Jag Mandir Palace:- Jag Mandir, also known as the "Lake Garden Palace," is a stunning palace situated on an island in Lake Pichola within Udaipur city, Rajasthan, India. Its construction is attributed to three successive Maharanas of the Sisodia Rajputs of the Mewar kingdom. Maharana Amar Singh initiated the construction in 1551, followed by Maharana Karan Singh, and eventually completed by Maharana Jagat Singh I. It was named "Jagat Mandir" in honor of Maharana Jagat Singh. The palace served as a summer retreat and pleasure palace for the royal family, hosting parties and gatherings. Additionally, it provided refuge to asylum seekers on at least one occasion.

Ghats of Pichola lake

Gangaur Ghat:- Gangaur Ghat is one of the oldest ghats in Udaipur, and it can be found on the side of Pichola Lake that faces east. The ghat gets its name from the colorful and lively Gangaur festival, a celebration celebrated with a lot of zeal in the Indian state of Rajasthan. This festival celebrates the merger of the god Shiva and the goddess Parvati and is devoted to the goddess Parvati. During the festival, the Gangaur Ghat is decked up in vibrant decorations, and guests can see traditional ceremonies and processions during the celebration. In addition to providing breathtaking views of the City Palace and the lake, the ghat is often used by those who are interested in photography. Gangaur Ghat is accessible to tourists by road, and getting inside is free.

Ambrai Ghat:- One of Udaipur’s most well-known and beautiful ghats is the Ambrai Ghat, which can be found on the western side of Pichola Lake. The ghat is famous for its breathtaking views of the City Palace, the Lake Palace, and Jagmandir Island. The Maharana Ambrai Singh, who constructed the ghat in the 18th century, is honored with the ghat’s namesake. The ghat is well known for its picturesque sunset views, and tourists may take pleasure in a tranquil stroll along the promenade while appreciating the refreshing wind from the lake. In addition, the ghat is home to a well-known restaurant featuring the food and live music performances typical of Rajasthan. Ambrai Ghat is accessible to tourists by road, and getting inside is free.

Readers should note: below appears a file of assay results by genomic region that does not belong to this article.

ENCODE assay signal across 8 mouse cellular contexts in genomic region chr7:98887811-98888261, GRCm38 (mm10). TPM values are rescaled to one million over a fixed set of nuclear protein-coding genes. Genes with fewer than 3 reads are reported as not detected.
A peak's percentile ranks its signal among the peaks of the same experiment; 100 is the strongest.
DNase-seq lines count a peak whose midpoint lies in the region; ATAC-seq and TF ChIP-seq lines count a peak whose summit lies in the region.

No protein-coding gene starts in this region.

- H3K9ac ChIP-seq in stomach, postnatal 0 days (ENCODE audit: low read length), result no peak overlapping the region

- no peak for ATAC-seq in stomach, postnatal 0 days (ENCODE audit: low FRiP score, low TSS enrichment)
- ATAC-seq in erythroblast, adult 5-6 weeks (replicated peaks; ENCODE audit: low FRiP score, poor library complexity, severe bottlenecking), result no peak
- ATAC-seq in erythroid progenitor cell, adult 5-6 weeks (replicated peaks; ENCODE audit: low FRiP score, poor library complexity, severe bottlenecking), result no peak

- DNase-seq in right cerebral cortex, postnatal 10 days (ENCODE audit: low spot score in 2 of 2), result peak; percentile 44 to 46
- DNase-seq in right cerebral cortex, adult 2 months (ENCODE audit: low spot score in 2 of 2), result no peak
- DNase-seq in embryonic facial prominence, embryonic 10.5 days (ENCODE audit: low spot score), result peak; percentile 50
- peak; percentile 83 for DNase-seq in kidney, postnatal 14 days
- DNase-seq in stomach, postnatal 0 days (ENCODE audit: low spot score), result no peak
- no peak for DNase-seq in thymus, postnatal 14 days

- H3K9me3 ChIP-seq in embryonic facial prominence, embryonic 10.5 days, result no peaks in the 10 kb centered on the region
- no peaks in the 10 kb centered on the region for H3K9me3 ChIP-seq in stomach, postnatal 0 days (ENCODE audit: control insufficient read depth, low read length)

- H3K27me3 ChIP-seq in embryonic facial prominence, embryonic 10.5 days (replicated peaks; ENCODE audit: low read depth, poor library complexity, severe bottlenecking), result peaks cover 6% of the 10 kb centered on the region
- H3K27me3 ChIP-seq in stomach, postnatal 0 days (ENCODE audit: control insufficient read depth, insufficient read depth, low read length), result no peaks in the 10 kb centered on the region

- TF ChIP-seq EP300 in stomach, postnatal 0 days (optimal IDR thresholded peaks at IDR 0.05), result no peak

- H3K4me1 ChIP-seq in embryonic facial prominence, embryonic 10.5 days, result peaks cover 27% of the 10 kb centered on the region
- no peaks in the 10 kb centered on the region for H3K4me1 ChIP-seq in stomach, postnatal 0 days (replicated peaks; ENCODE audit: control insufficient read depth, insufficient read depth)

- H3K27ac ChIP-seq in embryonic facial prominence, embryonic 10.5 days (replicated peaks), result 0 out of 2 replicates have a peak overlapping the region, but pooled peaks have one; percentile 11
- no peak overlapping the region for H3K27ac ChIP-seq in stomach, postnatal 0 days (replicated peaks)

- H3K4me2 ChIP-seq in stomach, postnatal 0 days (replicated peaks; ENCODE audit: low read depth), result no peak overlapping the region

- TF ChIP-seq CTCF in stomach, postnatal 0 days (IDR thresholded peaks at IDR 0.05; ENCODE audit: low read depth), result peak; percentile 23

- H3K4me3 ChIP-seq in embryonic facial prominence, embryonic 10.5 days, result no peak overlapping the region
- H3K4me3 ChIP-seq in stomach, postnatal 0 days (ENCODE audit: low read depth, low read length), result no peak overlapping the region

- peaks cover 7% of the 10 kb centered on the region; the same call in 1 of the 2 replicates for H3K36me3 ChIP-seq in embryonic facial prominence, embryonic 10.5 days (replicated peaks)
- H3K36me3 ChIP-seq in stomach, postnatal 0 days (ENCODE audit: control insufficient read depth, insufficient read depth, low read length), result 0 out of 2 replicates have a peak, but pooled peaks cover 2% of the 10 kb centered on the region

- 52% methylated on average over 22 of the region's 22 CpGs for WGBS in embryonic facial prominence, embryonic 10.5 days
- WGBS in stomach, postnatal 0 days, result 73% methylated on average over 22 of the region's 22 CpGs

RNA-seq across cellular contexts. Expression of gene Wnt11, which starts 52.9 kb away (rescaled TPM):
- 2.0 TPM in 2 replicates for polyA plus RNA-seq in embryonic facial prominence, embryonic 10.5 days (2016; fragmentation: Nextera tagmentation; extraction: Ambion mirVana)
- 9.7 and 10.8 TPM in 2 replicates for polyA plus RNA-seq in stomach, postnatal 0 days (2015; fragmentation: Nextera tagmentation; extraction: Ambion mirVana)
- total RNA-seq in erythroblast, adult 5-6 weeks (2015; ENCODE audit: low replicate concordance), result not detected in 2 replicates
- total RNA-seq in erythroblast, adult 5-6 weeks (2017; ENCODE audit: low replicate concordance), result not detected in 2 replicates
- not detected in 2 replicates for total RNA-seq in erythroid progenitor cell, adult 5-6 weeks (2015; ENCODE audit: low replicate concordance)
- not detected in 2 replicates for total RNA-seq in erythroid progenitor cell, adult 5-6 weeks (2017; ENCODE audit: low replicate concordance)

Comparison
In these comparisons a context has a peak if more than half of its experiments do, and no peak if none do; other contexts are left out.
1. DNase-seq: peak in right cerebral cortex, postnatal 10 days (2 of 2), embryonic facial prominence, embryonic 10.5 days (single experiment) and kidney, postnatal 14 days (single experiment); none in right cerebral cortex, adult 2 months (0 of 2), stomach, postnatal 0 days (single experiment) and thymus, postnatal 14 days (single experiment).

Hanuman Ghat:- Hanuman Ghat is a Hindu religious site that takes its name from the deity Hanuman, who is said to have created the lake of Pichola. The ghat is well-known for its complex carvings and sculptures, all of which showcase Rajasthan’s rich history and culture. Since the ghat is home to several temples devoted to various Hindu deities and goddesses, it is a well-known destination for those interested in religious tourism. To better look at the lake and the area around it, guests may take a boat trip that departs from the ghat. Hanuman Ghat is accessible to tourists by road, and there is no charge to get within.

Ambamata Ghat:- Ambamata Ghat takes its name from the Ambamata temple that can be found near where it is found, on the eastern side of Pichola Lake. It is believed that one’s sins can be cleansed by swimming in the lake while standing on this ghat, which is part of the temple dedicated to the goddess Amba. The ghat is well known for its breathtaking panoramas of the lake and the hills in the surrounding area. Ambamata Ghat is accessible to visitors by road, and there is no charge to enter the site.